China’s experimental digital yuan is not designed to replace US dollar’s global dominance, former central bank governor Zhou Xiaochuan said on Saturday, clearing up some misunderstandings about the country’s push for its digital sovereign currency.
Media discussions on the digital yuan, known as e-CNY or Digital Currency Electronic Payment (DCEP), especially in foreign media coverage, tend to give rise to some misguided understandings, Zhou said in a keynote speech at the Tsinghua PBCSF Global Finance Forum in Beijing.
The two-day forum, held both online and in-person, runs through Sunday.
There are many foreign media reports that the DCEP push, however strong it might be, can’t replace the dominance of the US dollar, he went on to say, refuting the proposition.
The DCEP project, primarily built on modernizing the domestic payment system and playing catch-up in the era of digital economy, envisions raising efficiency and reducing costs and serving the retail payment system in particular, said the former head of the People’s Bank of China (PBC), the country’s central bank.
The original purpose of DCEP is not supposed to replace the US dollar as a global reserve and payment currency, according to Zhou, now president of the China Society for Finance and Banking and honorary dean of Tsinghua PBCSF.
There are also conjectures in the foreign media that link the digital yuan closely to the yuan’s internationalization, claiming that DCEP doesn’t help much when it comes to globalizing the yuan.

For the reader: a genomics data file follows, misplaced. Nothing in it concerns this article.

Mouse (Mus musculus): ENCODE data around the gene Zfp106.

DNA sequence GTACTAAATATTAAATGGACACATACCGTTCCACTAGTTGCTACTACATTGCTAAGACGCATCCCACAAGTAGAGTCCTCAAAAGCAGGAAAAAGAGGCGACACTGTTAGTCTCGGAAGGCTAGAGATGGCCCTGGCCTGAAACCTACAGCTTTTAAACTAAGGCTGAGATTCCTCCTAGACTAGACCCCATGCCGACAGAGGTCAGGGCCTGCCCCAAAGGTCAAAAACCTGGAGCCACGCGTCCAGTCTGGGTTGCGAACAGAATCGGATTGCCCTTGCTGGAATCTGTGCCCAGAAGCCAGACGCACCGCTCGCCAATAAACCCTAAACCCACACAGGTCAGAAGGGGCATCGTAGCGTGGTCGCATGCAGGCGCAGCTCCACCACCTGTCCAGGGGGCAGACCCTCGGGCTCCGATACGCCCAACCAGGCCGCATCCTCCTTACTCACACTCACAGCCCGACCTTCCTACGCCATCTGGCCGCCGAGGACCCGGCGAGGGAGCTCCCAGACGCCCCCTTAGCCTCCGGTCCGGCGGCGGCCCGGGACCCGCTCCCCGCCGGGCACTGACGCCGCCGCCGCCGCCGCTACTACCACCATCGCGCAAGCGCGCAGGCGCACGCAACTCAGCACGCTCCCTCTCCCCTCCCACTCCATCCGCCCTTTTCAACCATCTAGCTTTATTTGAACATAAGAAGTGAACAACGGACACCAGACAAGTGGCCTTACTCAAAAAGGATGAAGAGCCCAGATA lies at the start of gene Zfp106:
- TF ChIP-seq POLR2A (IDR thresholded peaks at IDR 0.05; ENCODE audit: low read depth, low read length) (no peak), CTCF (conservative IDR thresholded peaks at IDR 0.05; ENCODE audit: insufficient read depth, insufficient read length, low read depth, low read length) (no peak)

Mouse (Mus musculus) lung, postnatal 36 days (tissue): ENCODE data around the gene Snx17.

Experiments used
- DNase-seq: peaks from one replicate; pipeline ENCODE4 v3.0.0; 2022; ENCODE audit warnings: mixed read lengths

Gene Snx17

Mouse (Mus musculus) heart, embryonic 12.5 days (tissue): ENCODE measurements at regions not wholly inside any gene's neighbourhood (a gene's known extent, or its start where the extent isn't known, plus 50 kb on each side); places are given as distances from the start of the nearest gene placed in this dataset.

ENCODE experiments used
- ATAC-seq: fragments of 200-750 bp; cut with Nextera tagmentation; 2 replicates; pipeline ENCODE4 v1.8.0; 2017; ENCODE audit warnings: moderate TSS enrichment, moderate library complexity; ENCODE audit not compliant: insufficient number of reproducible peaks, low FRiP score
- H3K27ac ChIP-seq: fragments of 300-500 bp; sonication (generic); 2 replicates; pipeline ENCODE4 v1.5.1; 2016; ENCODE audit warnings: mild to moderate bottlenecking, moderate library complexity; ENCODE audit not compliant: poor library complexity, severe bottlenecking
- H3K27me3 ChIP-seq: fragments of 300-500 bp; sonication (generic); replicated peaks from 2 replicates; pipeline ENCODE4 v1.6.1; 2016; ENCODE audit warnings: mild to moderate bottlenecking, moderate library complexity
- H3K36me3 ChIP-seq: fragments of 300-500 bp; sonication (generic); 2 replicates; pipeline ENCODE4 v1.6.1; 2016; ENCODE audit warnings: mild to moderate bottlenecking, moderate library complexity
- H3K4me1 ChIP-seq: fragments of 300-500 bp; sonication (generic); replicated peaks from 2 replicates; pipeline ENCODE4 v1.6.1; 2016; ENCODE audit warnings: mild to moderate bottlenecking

Efforts to modernize and digitize the yuan’s payment system would, to a certain extent, help in increasing the yuan’s status. However, the yuan’s internationalization is contingent upon the country’s institutional and policy choices and its reform and opening-up progress, Zhou remarked, reckoning technical factors to be only helpful to some degree.
The influential policymaker, who had headed PBC for over 15 years before being replaced by current central bank governor Yi Gang in 2018, also rebuffed claims that the PBC-backed DCEP is intended to become a replacement for third-party payment solutions.
The DCEP’s research and development team under the auspices of the PBC is composed of major commercial banks, telecom carriers and third-party payment institutions. They are all in the same boat and some discrepancies and arguments on some occasions aren’t tantamount to infighting or moves aimed at replacing each other, he stressed, comparing the teamwork to cooperation between players in volleyball.
The baseless accusations such as infighting indicate inadequate understanding of DCEP’s R&D plans and trials, Zhou continued.
On top of that, the digital yuan’s “controllable anonymity” is justifiable, Zhou argued, citing a balance being sought between the digital yuan’s privacy protections and clampdowns on money laundering, drug deals and cross-border gambling.
In addition to privacy protection, there needs to be necessary monitoring of certain activities, he commented, defending against the use of privacy concerns as an excuse to derogate the progress with DCEP.